What are the reviews:
Citation: Baharoon S, Memish ZA. MERS-CoV as an emerging respiratory illness: a review of prevention methods. Travel Medicine and Infectious Disease. 2019;32:101520.
In this narrative review, the authors searched for studies of prevention or infection control measures for MERS-CoV. The review was submitted for publication in October 2019 but it is unclear when the authors did their search, whether they restricted it in any way or how many studies they included.
Citation: Fong MW, Gao H, Wong JY, et al. Nonpharmaceutical measures for pandemic influenza in non-healthcare settings: social distancing measures. Emerging Infectious Diseases. 2020 May;26(5):976.
In this series of systematic reviews, the authors searched for studies of the effects of social distancing measures for pandemic influenza, and covered six measures: isolating ill individuals, contact tracing, quarantining exposed individuals, school measures or closures, workplace measures or closures, and crowd avoidance, with multiple search periods documented up to November 2018. They included 107 epidemiological studies, 37 simulation studies, 12 observational studies, and one interventional study; and also analyzed archival data from the 1918 influenza pandemic.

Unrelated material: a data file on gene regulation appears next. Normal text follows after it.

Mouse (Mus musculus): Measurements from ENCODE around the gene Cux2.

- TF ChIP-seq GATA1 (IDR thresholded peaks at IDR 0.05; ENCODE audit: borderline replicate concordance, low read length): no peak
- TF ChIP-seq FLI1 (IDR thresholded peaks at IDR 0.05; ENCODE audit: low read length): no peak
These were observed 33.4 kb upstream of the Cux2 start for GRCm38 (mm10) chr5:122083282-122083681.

Citation: Jefferson T, Del Mar CB, Dooley L, et al. Physical interventions to interrupt or reduce the spread of respiratory viruses. Cochrane Database of Systematic Reviews. 2011;(7):CD006207.
In this Cochrane review, the authors searched for randomized trials and observational studies of physical interventions that might prevent respiratory virus transmission. They did not restrict by language of publication and did their searches in October 2010. They identified 67 eligible studies, spread across many different interventions.
Citation: Nussbaumer-Streit B, Mayr V, Dobrescu AI, et al. Quarantine alone or in combination with other public health measures to control COVID-19: a rapid review. Cochrane Database of Systematic Reviews. 2020;(4):CD013574.